If anything, what we have witnessed is that meeting and balancing demand has become one of the main challenges that luxury brands now face, particularly when it comes to forward planning and determining the pace at which one produces. Make too little and you can’t meet customer demand. Make too much and you have a surplus of products that could end up damaging your brand equity.

“Brands have to be very tuned in to the customer’s psyche right now,” said Robert Burke, CEO, and Chairman of consultancy Robert Burke Associates. “Luxury consumers have gone through a great deal of change over the past two years; in terms of how they view their assets and in terms their spending habits.”

Part of being in sync with their customers is knowing how to achieve the right balance, Burke added. “Consumers understand supply and demand. There is a balance and a scale that you have to hit to not put off the customer because of excessive wait times or unavailability.”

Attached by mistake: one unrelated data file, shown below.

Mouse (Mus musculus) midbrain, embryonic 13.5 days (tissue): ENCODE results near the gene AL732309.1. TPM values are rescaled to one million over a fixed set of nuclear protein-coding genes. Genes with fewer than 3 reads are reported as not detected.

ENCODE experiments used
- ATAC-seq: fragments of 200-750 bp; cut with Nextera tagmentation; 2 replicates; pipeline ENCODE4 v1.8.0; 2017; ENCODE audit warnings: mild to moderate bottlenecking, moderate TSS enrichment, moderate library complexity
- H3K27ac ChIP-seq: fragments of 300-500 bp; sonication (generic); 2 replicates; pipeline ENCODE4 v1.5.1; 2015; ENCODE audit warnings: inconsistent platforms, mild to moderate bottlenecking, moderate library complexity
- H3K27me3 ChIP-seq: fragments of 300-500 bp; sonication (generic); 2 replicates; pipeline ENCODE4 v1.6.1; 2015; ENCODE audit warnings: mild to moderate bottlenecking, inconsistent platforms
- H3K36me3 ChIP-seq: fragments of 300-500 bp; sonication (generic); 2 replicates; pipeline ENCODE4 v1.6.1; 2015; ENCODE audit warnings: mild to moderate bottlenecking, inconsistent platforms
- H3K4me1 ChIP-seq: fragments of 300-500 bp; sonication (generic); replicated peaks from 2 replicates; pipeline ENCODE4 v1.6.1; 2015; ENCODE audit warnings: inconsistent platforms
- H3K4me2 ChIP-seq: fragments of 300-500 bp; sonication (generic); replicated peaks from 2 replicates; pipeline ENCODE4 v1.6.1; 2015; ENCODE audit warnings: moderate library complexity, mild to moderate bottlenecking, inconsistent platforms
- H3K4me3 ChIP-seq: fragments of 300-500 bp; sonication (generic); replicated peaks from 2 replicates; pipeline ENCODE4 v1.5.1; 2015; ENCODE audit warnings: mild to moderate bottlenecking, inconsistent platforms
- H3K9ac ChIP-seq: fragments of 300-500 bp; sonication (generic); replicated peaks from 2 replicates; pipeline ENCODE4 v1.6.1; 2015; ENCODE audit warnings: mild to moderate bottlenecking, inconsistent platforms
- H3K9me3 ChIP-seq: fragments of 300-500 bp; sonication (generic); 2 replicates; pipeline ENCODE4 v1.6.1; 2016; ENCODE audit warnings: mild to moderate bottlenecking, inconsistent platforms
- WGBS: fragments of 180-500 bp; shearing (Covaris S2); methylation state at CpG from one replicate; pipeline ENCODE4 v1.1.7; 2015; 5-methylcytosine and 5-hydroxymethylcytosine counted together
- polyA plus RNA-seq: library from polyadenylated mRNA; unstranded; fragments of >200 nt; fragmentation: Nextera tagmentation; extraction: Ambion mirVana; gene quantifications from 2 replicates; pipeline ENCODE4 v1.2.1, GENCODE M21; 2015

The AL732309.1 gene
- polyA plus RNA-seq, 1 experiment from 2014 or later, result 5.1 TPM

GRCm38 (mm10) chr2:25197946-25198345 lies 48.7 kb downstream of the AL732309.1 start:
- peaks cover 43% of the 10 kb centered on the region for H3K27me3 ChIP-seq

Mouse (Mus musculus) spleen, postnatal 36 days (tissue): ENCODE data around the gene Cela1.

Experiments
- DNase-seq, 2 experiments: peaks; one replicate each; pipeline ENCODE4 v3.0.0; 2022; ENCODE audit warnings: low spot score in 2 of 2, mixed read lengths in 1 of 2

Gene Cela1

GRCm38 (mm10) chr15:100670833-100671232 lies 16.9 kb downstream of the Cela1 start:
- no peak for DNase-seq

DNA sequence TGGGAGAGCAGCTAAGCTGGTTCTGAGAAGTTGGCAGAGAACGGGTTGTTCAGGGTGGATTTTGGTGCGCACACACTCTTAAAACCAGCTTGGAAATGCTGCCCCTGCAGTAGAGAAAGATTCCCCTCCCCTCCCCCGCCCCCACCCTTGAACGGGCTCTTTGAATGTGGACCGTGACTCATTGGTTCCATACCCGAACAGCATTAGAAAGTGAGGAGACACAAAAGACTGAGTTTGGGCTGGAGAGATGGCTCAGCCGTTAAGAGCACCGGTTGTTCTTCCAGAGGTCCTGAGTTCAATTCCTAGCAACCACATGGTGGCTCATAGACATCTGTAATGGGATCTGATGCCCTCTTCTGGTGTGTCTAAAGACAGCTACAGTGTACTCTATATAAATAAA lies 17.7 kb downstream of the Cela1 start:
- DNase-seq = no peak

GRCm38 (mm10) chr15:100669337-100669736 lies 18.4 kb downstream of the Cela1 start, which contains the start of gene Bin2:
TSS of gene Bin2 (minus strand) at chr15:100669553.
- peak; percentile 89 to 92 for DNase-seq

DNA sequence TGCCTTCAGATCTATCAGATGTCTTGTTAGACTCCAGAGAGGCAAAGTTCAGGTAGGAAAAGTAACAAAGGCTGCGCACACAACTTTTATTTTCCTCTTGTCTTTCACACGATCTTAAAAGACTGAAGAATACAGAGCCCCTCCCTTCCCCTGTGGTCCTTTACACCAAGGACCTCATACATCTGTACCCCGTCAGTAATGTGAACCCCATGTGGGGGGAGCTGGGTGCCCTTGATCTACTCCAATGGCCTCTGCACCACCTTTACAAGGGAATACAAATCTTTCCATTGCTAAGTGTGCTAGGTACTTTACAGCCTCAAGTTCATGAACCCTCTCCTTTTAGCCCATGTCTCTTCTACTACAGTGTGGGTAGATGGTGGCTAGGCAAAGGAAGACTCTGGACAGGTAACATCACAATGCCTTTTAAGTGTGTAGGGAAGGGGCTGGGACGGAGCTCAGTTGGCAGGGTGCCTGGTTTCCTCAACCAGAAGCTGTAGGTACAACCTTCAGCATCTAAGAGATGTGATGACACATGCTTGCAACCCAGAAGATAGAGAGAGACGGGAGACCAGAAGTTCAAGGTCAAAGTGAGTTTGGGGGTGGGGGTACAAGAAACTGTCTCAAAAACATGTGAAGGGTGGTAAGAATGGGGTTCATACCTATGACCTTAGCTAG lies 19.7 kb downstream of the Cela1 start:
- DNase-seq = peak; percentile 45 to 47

“But right now, they’re very frustrated with supply chain issues,” he continued. “The more wealthy they are, the less tolerance they have… And if they don’t buy from you, they have enough disposable income to spend it on another brand. And that’s just the reality.”

So how do brands strike that right balance?

The first thing to note is the reality. During the pandemic, it was hard to anticipate what demand there would be for luxury goods, whether those products could continue to be made due to COVID restrictions and if brands could even sell their products to customers when stores were closed, resulting in many brands deciding to scale back so that they could assess how best manage the situation.